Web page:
AMSTERDAM, NETHERLANDS: Although the supply chains of Japanese manufacturers came under pressure as a result of the devastating tsunami in March, this year’s IBC Show is being used by many, including Sony, as a platform to emphasize that “they’re back” and operating at close to full capacity again.
“IBC 2011 is an important opportunity to acknowledge the incredibly strong relationships we have with our customers,” said Olivier Bovis, head of AV media of Sony Professional Europe. “Following the Tōhoku earthquake and tsunami, our customers have supported us wholly while we resolved various supply chain issues and got ourselves back on track.
“On the back of what has been a pivotal year in terms of product innovation and landmark customer wins, IBC will be an opportunity to look to the future and talk to customers about their business aspirations over the coming year,” he added.
KEY EURO EVENT
For Sony and others, the IBC Show is still the key European event to deliver these important corporate messages. If last year’s stats are anything to go by, more than 48,000 attendees from over 140 countries will gather at Amsterdam RAI centre, Sept. 8-13 to check out 1,300 exhibitors in 13 halls.
Sony has said that its stand at IBC will have a strong focus on customers, with specifically designed areas for each customer segment. As part of this focus, the stand will include a large content theatre that will showcase cutting edge video from customers in both 3D and 4K. There will also be a big push on Sony’s key sports partnerships, such as the All England Lawn Tennis and Croquet Club (AELTC) and its March acquisition of the ubiquitous ball tracking technology Hawk-Eye, to show how the company is strategically investing and collaborating with other innovative companies to drive change within the sports broadcasting industry.
Fellow Japanese electronics company JVC will also be at the show this year with a range of professional camcorders and monitors and its own new advances in 3D and 4K technology. JVC will showcase a prototype of its 4K camera, whose make-up will be “integral to the next generation of JVC camcorders” as well as its first professional 3D camcorder, the GY-HMZ1.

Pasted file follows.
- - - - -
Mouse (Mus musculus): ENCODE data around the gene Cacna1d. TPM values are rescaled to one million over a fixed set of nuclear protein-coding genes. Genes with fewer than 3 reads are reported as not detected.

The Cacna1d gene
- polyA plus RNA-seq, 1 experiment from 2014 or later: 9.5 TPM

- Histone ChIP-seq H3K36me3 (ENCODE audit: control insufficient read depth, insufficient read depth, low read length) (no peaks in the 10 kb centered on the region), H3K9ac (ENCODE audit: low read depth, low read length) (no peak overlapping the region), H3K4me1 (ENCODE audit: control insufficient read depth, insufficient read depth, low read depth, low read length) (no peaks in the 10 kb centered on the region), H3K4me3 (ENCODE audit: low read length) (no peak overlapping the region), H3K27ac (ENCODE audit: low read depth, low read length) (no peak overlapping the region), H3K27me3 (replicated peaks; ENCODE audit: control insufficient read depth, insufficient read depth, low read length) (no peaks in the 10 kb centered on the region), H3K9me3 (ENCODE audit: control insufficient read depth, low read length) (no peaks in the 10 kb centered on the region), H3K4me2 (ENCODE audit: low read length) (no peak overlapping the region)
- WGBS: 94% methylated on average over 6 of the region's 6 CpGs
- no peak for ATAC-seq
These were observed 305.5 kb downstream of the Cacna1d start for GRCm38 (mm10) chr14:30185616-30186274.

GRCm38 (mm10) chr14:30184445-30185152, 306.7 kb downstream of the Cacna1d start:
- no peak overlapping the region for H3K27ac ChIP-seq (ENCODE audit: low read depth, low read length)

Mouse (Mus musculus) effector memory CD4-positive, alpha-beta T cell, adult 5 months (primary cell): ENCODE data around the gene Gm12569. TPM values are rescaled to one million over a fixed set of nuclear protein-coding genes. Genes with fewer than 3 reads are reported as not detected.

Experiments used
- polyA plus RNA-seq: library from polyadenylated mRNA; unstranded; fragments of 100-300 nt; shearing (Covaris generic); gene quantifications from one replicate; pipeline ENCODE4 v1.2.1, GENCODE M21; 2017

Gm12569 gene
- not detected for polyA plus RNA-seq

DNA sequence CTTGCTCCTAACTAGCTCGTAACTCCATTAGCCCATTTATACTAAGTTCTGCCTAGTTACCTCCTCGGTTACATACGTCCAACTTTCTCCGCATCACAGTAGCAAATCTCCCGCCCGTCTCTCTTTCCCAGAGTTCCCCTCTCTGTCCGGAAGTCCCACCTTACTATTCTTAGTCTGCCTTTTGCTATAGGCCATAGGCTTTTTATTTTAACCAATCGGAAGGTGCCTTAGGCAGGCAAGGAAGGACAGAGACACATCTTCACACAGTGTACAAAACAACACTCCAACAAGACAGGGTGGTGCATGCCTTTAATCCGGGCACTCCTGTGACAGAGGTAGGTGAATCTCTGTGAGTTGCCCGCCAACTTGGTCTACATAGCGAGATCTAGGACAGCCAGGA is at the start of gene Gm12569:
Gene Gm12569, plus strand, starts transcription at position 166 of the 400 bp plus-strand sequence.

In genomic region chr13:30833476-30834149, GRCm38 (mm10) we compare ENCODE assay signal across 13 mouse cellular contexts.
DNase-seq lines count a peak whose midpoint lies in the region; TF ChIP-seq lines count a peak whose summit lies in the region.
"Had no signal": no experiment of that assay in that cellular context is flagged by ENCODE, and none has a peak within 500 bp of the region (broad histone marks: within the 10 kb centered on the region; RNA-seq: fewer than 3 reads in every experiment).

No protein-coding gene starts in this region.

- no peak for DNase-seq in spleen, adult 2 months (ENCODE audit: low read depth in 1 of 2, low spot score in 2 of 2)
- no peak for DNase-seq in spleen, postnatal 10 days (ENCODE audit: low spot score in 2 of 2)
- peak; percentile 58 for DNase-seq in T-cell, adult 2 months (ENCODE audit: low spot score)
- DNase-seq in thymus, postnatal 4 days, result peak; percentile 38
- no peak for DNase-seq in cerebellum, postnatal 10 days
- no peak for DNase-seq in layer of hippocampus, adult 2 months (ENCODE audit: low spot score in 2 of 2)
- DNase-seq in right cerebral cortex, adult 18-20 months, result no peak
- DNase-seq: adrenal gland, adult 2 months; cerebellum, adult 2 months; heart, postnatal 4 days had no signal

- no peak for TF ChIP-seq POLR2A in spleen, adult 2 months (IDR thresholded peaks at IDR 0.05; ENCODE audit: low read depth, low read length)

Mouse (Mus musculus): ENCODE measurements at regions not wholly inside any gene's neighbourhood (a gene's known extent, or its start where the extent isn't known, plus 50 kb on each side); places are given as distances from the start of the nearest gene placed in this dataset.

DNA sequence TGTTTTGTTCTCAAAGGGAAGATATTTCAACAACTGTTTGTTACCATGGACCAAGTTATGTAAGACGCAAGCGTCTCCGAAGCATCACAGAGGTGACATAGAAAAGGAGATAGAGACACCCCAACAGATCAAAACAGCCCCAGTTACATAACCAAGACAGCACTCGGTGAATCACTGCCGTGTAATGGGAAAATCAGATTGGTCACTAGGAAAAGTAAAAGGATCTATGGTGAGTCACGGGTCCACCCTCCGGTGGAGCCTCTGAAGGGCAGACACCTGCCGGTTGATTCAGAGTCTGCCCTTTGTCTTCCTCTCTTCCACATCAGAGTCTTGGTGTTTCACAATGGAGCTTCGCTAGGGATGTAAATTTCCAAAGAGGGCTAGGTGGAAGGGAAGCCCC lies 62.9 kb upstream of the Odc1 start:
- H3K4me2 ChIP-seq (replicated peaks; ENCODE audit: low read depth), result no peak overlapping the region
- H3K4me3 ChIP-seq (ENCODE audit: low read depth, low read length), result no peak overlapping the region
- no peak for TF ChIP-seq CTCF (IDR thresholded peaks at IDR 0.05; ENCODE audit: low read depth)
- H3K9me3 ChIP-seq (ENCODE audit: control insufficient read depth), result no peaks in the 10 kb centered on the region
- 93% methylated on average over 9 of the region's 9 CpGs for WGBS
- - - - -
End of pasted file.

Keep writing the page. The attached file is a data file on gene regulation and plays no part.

JVC’s ProHD tapeless camcorder range meanwhile includes the shoulder-mount GY-HM750, with simultaneous recording to two SDHC cards for an instant backup, and the GY-HM790 camera for both studio and ENG applications. The GY-HM790 will also be shown with the FS-790 optical fibre solution, suitable for broadcast, OB and live events.
According to Avid, this year’s show highlights will include the newest developments in its graphics solutions which, it claims, are providing broadcasters with brand-enhancing, cost-saving, powerful graphics workflows for on-air graphics production.
Avid will also debut its ISIS7000 v2.4, expanding its real-time shared storage system. There will also be value-add enhancements to NewsVision, the company’s entry-level HD news system that gives local and regional broadcasters the ability to achieve greater speed and efficiency with file-based news production.